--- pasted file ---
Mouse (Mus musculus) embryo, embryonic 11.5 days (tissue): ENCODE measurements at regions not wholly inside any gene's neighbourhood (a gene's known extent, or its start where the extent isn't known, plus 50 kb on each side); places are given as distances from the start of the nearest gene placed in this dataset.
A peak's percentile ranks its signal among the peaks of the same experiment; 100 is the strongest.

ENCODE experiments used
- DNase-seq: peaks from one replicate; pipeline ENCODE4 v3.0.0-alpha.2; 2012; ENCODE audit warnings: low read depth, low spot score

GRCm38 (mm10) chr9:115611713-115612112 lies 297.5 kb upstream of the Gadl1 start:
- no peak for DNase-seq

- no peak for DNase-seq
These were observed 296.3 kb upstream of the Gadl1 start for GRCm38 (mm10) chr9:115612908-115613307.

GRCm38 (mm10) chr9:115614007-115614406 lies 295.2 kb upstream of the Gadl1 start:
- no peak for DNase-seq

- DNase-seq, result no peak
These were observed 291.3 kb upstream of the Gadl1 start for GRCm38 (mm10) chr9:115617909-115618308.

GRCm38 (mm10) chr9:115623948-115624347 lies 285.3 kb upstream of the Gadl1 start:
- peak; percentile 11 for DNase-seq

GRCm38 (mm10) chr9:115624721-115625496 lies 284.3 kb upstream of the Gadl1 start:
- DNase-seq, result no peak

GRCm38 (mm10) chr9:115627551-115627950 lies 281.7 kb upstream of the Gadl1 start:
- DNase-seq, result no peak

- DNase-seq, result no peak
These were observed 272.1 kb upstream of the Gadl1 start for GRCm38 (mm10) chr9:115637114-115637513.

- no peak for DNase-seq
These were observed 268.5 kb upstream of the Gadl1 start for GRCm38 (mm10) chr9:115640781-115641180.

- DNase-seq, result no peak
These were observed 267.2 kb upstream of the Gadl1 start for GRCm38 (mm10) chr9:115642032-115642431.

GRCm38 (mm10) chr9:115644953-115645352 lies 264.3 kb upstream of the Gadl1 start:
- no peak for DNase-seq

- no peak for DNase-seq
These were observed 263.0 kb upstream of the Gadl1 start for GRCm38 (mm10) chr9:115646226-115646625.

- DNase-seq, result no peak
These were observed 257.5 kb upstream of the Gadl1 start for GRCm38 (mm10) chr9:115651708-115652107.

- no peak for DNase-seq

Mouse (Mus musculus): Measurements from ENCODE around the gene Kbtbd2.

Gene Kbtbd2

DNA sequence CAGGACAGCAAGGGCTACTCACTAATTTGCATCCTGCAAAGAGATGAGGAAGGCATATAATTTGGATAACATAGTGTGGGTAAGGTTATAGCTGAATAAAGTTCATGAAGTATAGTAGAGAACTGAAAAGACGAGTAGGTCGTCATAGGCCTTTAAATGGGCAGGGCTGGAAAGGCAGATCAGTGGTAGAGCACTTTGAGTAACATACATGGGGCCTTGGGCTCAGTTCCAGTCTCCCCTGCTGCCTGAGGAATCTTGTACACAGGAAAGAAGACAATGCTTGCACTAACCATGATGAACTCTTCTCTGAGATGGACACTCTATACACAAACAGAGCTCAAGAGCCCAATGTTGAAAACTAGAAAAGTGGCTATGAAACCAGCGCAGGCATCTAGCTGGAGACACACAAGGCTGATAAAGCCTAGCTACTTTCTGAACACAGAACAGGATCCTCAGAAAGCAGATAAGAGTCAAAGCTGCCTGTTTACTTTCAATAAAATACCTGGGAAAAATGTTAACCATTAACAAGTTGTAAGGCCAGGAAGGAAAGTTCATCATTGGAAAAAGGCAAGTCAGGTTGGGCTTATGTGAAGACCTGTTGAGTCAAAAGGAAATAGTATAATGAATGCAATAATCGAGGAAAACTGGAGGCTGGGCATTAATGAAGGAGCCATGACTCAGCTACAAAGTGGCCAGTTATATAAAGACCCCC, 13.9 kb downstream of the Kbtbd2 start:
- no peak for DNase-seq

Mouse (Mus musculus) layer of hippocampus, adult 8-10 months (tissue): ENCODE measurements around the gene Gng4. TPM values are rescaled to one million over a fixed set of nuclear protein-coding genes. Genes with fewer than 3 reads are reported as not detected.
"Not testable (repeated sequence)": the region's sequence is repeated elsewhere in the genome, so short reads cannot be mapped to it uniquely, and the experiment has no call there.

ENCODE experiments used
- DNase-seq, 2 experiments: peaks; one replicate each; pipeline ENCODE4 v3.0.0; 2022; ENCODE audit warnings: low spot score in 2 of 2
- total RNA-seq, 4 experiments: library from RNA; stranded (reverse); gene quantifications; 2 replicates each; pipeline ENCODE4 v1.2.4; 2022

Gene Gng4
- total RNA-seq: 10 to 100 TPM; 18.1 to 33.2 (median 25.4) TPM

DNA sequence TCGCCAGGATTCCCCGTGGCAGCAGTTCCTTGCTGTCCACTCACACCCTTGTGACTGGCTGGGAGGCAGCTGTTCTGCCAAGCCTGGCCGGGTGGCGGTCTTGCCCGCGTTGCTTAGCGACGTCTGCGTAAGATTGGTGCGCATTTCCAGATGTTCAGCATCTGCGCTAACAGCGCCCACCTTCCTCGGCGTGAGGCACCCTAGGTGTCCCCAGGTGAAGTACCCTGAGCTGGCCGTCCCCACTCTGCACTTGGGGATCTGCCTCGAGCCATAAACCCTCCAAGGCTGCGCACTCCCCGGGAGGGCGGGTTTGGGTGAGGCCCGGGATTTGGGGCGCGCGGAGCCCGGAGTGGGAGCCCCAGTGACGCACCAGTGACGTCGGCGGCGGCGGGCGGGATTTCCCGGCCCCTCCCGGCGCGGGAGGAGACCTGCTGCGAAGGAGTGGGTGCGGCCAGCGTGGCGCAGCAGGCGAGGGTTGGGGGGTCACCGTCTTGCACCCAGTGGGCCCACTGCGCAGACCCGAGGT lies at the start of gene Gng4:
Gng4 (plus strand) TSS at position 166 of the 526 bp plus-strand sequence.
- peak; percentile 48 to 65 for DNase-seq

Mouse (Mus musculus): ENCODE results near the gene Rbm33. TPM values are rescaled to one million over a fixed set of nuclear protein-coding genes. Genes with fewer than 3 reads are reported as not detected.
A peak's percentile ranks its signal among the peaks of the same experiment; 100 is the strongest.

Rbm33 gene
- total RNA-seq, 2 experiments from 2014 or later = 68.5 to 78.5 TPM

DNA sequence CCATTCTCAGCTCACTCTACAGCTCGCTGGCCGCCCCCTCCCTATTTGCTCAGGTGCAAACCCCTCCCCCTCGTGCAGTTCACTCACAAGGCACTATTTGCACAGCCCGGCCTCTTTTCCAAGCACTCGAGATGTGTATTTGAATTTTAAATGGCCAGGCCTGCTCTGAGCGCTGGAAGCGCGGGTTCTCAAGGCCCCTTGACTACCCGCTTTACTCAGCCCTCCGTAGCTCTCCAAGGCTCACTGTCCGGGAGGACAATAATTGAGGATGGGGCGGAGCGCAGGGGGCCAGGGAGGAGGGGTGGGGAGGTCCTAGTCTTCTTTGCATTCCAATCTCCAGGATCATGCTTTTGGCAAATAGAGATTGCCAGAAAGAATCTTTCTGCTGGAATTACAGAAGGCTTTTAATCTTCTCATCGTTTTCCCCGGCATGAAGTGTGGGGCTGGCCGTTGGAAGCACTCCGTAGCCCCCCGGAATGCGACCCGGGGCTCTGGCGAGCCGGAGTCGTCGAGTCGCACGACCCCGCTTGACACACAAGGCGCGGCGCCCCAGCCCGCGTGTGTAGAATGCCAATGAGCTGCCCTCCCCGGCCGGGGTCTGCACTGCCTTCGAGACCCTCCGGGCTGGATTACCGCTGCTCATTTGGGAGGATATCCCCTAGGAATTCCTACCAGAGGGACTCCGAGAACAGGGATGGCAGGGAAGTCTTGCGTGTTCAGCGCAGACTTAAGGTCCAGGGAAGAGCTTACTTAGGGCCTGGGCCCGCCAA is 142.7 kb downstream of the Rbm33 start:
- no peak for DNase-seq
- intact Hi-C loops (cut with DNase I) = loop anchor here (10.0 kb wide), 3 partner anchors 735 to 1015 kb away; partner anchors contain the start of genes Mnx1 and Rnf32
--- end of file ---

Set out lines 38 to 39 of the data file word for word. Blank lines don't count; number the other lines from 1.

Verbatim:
ENCODE experiments used
- DNase-seq, 2 experiments: peaks; one replicate each; pipeline ENCODE4 v3.0.0; 2022; ENCODE audit warnings: low spot score in 2 of 2